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Preliminary results of the accelerated ageing of modified and unmodified bituminous binders using the pressure ageing vessel. 10th REAAA Conference, Tokyo, Japan 4 – 9 September 2000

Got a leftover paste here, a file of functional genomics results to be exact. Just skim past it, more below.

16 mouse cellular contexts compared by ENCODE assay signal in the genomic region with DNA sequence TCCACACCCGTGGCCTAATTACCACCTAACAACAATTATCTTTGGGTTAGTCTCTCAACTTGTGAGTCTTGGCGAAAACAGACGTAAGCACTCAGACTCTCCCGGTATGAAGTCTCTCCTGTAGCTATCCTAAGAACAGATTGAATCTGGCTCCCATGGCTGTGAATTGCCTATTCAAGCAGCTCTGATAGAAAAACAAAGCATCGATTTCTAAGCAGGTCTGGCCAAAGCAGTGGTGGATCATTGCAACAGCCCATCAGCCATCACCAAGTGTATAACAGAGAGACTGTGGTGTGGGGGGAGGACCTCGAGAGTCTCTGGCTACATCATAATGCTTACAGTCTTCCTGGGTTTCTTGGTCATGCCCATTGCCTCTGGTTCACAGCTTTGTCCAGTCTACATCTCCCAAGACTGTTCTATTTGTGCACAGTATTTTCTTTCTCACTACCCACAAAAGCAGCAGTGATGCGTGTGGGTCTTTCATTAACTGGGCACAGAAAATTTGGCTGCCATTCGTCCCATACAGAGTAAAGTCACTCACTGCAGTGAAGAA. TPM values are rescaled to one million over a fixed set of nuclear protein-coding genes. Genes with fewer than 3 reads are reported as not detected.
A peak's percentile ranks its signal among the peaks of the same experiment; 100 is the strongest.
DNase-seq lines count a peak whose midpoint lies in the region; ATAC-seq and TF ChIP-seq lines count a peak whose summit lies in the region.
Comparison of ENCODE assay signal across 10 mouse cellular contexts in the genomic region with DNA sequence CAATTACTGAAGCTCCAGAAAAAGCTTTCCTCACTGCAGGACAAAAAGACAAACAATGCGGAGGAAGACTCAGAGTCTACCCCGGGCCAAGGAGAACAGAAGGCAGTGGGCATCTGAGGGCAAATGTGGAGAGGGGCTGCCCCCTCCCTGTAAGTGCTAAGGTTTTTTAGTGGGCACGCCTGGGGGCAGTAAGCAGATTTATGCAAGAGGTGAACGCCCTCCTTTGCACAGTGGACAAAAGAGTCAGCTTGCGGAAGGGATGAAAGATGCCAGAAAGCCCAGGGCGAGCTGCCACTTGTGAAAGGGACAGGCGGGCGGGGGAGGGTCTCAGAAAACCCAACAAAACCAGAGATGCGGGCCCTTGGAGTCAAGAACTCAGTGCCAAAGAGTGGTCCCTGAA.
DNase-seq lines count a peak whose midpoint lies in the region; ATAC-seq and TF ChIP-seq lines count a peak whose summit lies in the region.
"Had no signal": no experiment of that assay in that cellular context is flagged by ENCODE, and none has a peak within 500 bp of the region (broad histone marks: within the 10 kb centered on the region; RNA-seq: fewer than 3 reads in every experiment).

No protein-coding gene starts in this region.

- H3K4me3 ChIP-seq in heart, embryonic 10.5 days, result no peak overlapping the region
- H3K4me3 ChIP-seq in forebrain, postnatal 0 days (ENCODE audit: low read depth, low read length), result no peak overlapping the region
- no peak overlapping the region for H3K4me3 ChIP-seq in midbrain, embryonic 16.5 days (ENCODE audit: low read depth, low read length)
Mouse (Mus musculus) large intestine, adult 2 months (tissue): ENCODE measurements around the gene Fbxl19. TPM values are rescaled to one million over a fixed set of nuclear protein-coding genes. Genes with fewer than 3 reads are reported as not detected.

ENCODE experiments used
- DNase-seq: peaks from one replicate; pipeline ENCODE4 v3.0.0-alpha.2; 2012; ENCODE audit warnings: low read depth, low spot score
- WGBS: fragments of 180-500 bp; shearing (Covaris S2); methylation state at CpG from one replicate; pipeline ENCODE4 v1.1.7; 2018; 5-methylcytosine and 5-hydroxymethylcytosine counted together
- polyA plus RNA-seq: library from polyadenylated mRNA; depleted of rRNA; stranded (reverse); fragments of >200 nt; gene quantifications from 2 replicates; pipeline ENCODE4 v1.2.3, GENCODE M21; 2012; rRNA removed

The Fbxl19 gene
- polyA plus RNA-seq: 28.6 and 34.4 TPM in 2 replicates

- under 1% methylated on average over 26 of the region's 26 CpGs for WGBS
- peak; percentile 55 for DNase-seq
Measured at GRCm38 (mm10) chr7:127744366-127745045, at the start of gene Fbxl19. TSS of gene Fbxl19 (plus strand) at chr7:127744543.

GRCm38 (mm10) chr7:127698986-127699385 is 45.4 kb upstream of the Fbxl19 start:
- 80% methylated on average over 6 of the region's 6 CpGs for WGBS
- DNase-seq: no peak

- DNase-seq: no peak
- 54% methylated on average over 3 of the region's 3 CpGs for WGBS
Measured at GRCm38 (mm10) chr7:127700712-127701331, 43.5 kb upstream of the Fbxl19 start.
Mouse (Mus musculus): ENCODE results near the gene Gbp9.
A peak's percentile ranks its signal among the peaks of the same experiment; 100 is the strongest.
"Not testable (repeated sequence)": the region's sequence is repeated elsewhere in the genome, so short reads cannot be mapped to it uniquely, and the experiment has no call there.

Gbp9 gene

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1 PRELIMINARY RESULTS OF THE ACCELERATED AGEING OF MODIFIED AND UNMODIFIED BITUMINOUS BINDERS USING THE PRESSURE AGEING VESSEL W. G. Ford Transport Research Laboratory, United Kingdom H. R. Smith Transport Research Laboratory, United Kingdom R. C. Asis Bureau of Research and Standards, DPWH, Philippines A. S. Idabaga Ministry of Works, Tanzania B. St. Cyr Ministry of Communications, Works and Transport, St. Lucia W.G. Ford is a Highway Engineering Researcher in the International Division of TRL. He is the Principal Researcher in a project that is investigating the effect of different polymers in increasing the durability of both asphaltic concrete surfacings and surface dressings. He has considerable experience in the design and construction of surface dressings and has supervised the construction of two major road trials in Malaysia H.R. Smith MPhil (Eng) FIHT is a Project Manager in the International Division of TRL with specific responsibilities for the development of specifications for bituminous road surfacings for countries with tropical and sub-tropical climates. He has over 30 years of experience in road pavement research in developing countries and has played a pivotal role in research programmes that have established the fundamental causes of failure of bituminous materials in severe climates. He was awarded a MPhil by the University of Birmingham for a thesis based on his research. R.C. Asis is the Director of the Bureau of Research and Standards of the Department of Public Works and Highways in the Philippines. The Bureau was formed in 1987 to ensure the safety of all infrastructure facilities and secure the highest efficiency and the most appropriate quality in construction by continuously developing its technology. Director Asis leads the Bureau in its dual role of introducing new technologies and implementing them to the required standards. A.S. Idabaga B. Eng. is an Executive Engineer working for the Central Materials Laboratory of the Ministry of Works, Tanzania. His responsibilities include the supervision of quality control, investigation and research for road construction materials and also geotechnical investigation for infrastructure and road construction materials. B.St. Cyr has worked on road construction projects in St Lucia and has had experience in the testing and assessment of a wide range of road building materials including soils, asphaltic concrete and bitumen. He is currently in charge of the Materials Testing Laboratory in St Lucia and is responsible for ensuring the quality of testing for on-going construction projects. 2 ABSTRACT The Transport Research Laboratory in collaboration with road authorities in a number of developing countries is currently developing recommendations for the use of bitumen modifiers in both hot mixed asphalt (HMA) and surface dressings. This project forms part of an extensive programme of research, funded by the Department for International Development (DFID), which has the final objective of producing a guide to design and construction of bituminous surfacings in tropical climates. A specific aim, is to identify modified and unmodified bitumens which may have improved resistance to environmentally induced degradation. The effect of natural weathering on a range of modified and unmodified bitumens has been assessed in trials constructed in four tropical countries. The change in viscosity of bitumens used in these trials has been monitored over a two year period, to establish rates of hardening. Ever increasing numbers of bitumen modifiers are being introduced and it would be advantageous to have an accelerated laboratory technique for testing the effect of ageing on new products without the need for laborious field-testing. To do this a Pressure Ageing Vessel (PAV), as used during the Strategic Highway Research Programme (SHRP, 1996), has been used to simulate long-term weathering using the standard and two extended ageing procedures. Early results indicate that, under controlled laboratory conditions, the PAV can be used to estimate the rate of ageing of bitumens used for surface dressing. 1. Introduction The objective of this DFID funded project is to develop recommendations for the selection of bitumen modifiers which inhibit premature age-hardening and cracking in surface dressings and ‘top-down’ cracking in HMA. This latter type of cracking is very common in countries with tropical or temperate climates (Rolt et al., 1986), (TRL, 1993) and leads to a need for early and unplanned maintenance. The need for such maintenance imposes severe financial difficulties for many developing countries and failure to implement such work often results in premature failure of the road itself and consequent increases in road user costs. It is very important that optimum durability is obtained for all bituminous surfacings if maintenance and user costs are to be reduced. This paper describes the early results obtained from trials to test the durability of surface dressing bitumens. Seven bitumens have been tested to determine their penetration and viscosity characteristics both before and after natural and artificial weathering. This has enabled a laboratory testing procedure to be developed which simulates the rate of hardening of bitumens in a road surface. 2. Field Trials A number of surface dressings have been subject to natural weathering, with no trafficking, at exposure sites constructed in three countries. Two exposure sites were installed in Tanzania and one each in the Philippines and St. Lucia. Each bitumen sample was prepared by spreading a film of the binder on a tile at spread rates which are typical of normal surface dressings (TRL, 1982). Five imported 3 bitumens were used at each of the four trial sites in addition to a locally available penetration grade bitumen. Each trial comprised an equal numbers of tiles of the test bitumens which were either left uncovered or covered by a single layer of chippings which had been obtained in the UK or locally. Details of the trials are given in Table 1. Table 1. Surface Dressing Trial Locations and Bitumens Used Sample Type Dar es Salaam Dodoma Philippines St. Lucia Tanzania 80/100 penetration grade Unmodified 9 9 Philippines 85/100 penetration grade Unmodified 9 St. Lucia 60/70 penetration grade Unmodified 9 UK 100 penetration grade Unmodified 9 9 9 9 Hydrated lime- bitumen Modified laboratory blended 9 9 9 9 Thermoplastic rubber modified bitumen. Modified, proprietary, laboratory blended 9 9 9 9 Natural latex rubber modified bitumen Modified, proprietary, laboratory blended 9 9 9 9 Polymer modified cut-back Modified, proprietary 9 9 9 9 The unmodified bitumens consisted of nominal 100 penetration grade bitumens obtained in the United Kingdom, The Philippines and Tanzania. In St. Lucia only a 60/70 penetration grade bitumen was available. The modified bitumens comprised proprietary binders supplied by a manufacturer or were blended in the laboratory with 100 penetration grade bitumen obtained in the UK. Samples have been tested after intervals of natural weathering and the changes in penetration and viscosity determined after 6, 12 and 20 months exposure. 3. Laboratory Ageing Artificial weathering was achieved in the laboratory by using a PAV and Rolling Thin Film Oven (RTFO) in accordance with SHRP procedures (SHRP, 1996). Each test bitumen was pre-aged in the RTFO by placing 35 grams of binder in each glass vessel and ageing the material for 85 minutes at a temperature of 163ºC. The bitumen was then recombined and mixed before being subjected to ageing in the PAV. Pre-conditioning in this manner removed virtually all solvent from the polymer modified cut-back bitumen. 4 The bitumens were then placed in the PAV for 20 hours at 105ºC at a maintained pressure of 2.1 Mpa. In addition, two further extended tests of 40 and 100 hours were carried out. 4. Determination of Bitumen Characteristics Unaged and aged field and laboratory test samples were subjected to standard tests to determine the rate of change in the properties of the bitumens. Measurements of penetration were made at 25ºC and 35ºC and the viscosity was measured at 105ºC, 135ºC and 160ºC in a Brookfield Viscometer. The Penetration readings at the two temperatures enabled the calculation of Penetration Index (PI). Normally the Softening Point (SP) is assumed to be the temperature, under standard test conditions, at which the penetration of a bitumen is 800. However, this relationship may not be reliable either for modified bitumens or after ageing has taken place. The equivalent SP and PI have, therefore, been determined from measurements of penetration at two temperatures. 4.1 Penetration Ageing Index To compare the relative performance of the various bitumens, the Penetration Ageing Index (PAI 25) was calculated. It is defined as the ratio of the penetration after ageing, measured at 25ºC, and the penetration before ageing. Figure 1 shows the effect of increased time in the PAV on the PAI 25 of the test bitumens. It is immediately apparent that the polymer modified cut-back bitumen has aged the least and indeed is statistically significantly better than the other six bitumens. However, all modified bitumens aged at a somewhat slower rate than the unmodified penetration grades. The thermoplastic rubber and natural rubber latex modified bitumens recorded similar ageing properties. The hydrated lime modified bitumen, was initially effective but, after 100 hours PAV ageing, finally deteriorated to the same degree as the penetration grade bitumens. The Tanzanian penetration grade bitumen aged at twice the rate of the modified cut-back and the other two penetration grade bitumens aged at a similar rate. Figure 2 shows the rate of natural ageing of the bitumens, covered with UK chippings, at the exposure site in The Philippines. PAI 25 data plotted against exposure time, gave similar forms of curves to those produced in the laboratory for PAV aged samples. A comparison of Figures 1 and 2 shows, therefore that it is possible to predict the PAV treatment time required to reach any particular stage of ageing in terms of PAI 25, from the trendline of each bitumen or group of bitumens. Penetration grade bitumens age to an index of 0.25, (25 per cent of their original penetration) after approximately 34 hours of PAV ageing. Bitumens modified by either synthetic or natural rubber would need 53 hours and Hydrated lime modified bitumen, 44 hours of PAV ageing to reach the same PAI 25. The corresponding time required for polymer modified cut-back used in the study would be 73 hours. A comparison between the rates of hardening under laboratory and field ageing conditions to reach a fixed value of PAI 25 is shown in Table 2. 5 Table 2. Comparison of Laboratory and Field Trial Results Period * to reach PAI 25 of 0.25 Penetration Grade Bitumens Polymer Modified Cut-back Exposure Site (Samples covered by UK chippings) PAV (hrs) Field Trial (months) PAV (hrs) Field Trial (months) Dar es Salaam 13 50 Dodoma 18 56 The Philippines 14 39 St. Lucia 34 19 73 28 * Derived and extrapolated from trendline equations. Analysis of PAI 25 results after 20 months natural weathering at the exposure sites showed that: • The bitumens not covered with chippings aged approximately three times faster than the same bitumens covered with aggregate. The slower rate of ageing is the result of the chippings ‘protecting’ the bitumen from ‘weathering’ effects including oxidation, evaporation of volatile oils and ultra violet radiation. • There was no significant difference in the rate of hardening between those bitumens covered with either UK or local chippings at any of the sites. • The polymer modified cut-back bitumen covered with either UK or local chippings, aged at a significantly slower rate than the other binders at all sites. All other binders hardened at approximately similar rates. 4.2 Softening Point The changes in the calculated softening point, after 20 months weathering, showed that for any given bitumen; • Samples without aggregate cover exhibited significant differences in softening point between the three countries. However, there was no significant difference between uncovered samples recovered from the two sites in Tanzania. • Samples having UK or local chipping cover exhibited no significant difference in the change in softening point regardless of location. 5. Conclusions This study has demonstrated a laboratory test method for estimating the resistance of surface dressing bitumens to the hardening effect of natural weathering in a road. While conditions in the laboratory are closely controlled, many variables will effect the ageing properties of bitumens in road surfacings. However, the indications are that under PAV artificial ageing most conventional penetration grade bitumens age at a faster rate than modified bitumens in a given environment. The modified cut-back bitumen however 6 showed a significantly higher resistance to weathering effects, both in the laboratory tests and in the field trials. Analysis of each of the indices used to measure ageing effects has confirmed the important protective effect of closely spaced and good quality surface dressing chippings. Their effect in reducing the rate of ageing has been clearly demonstrated. Although the majority of modified bitumens did not show a high resistance to weathering it must be remembered that they have important advantages over conventional penetration grade binders. For example, those incorporating some form of rubber allow the use of higher application rates, because they are less susceptible to bleeding, are more flexible and give strong early adhesion with the chippings. The identification of only one bitumen amongst those tested, which shows a significantly greater resistance to ageing is rather disappointing but reflects how difficult is the underlying problem. However, it is encouraging that predictive modelling of bitumen performance in the field may be carried out under controlled laboratory conditions and that the PAV may be used in the future to develop bitumens with improved resistance to ageing. 6. Future Work Recently the test bitumens have been incorporated into small-scale surface dressing trials on heavily trafficked roads. Early results show that ageing trends are similar to those found in the study described above. The changes in the hardness of the binders will continue to be monitored together with assessments of the physical performance of the binders under traffic. 7. Acknowledgements The work described in this report was carried out under a cooperative research programme between the Ministry of Works, Tanzania; Department of Public Works and Highways, The Philippines; Ministry of Communications, Works and Transport, St. Lucia and The Transport Research Laboratory (TRL) of the United Kingdom. The work described forms part of a programme of research, funded by the Department for International Development (DFID), carried out by the Infrastructure and Transportation Department, of TRL’s International Division (Department Head T. Toole). Any views expressed are not necessarily those of DFID; Ministry of Works, Tanzania; Department of Public Works and Highways, The Philippines; Ministry of Communications, Works and Transport, St. Lucia. The paper is published by permission of the Chief Executive of the TRL. 8. References Rolt, J.R., Smith, H.R., Jones, C.R. 1986. The design and performance of bituminous overlays in tropical environments. Proc. 2 nd Int. Conf. On Bearing Capacity of Roads and Airfields. Plymouth , United Kingdom. Strategic Highway Research Program (1996). Performance graded aphalt binder specification and testing. Asphalt Institute Superpave Series No. 1 (SP-1), (1996). 7 TRL, 1982. Overseas Road Note 3, A guide to surface dressing in tropical and sub-tropical countries. Department of the Environment, Department of Transport, Overseas Development Administration, Crowthorne, 1982. Transport and Road Research Laboratory Overseas Unit. TRL, 1993. Overseas Road Note 31. A guide to the structural design of bitumen-surfaced roads in tropical and sub-tropical countries. , Department of Transport, Overseas Development Administration, Crowthorne, 1993. Transport and Road Research Laboratory Overseas Unit. 8 Figure 1: Laboratory Ageing Figure 2: Field Study Ageing Laboratory Ageing Programme 0.00 0.10 0.20 0.30 0.40 0.50 0.60 10 20 30 40 50 60 70 80 90 100 110 PAV (hrs) Penetration Ageing Index at 25ºC Tanzania Pen Philippines Pen UK Pen Hydrated lime modified Latex rubber modified Thermoplastic rubber modified Polymer modified cut-back Polymer modified cut-back trendline Philippines Pen. trendline The Philippines (UK chippings) 0.0 0.1 0.2 0.3 0.4 0.5 0.6 4 6 8 10 12 14 16 18 20 22 Exposure time (months) Penetration ageing index at 25ºC Philippines Pen. UK Pen. Thermoplastic rubber modified Polymer modified cut-back Hydrated lime modified Latex rubber modified Polymer modified cut-back Philippines Pen.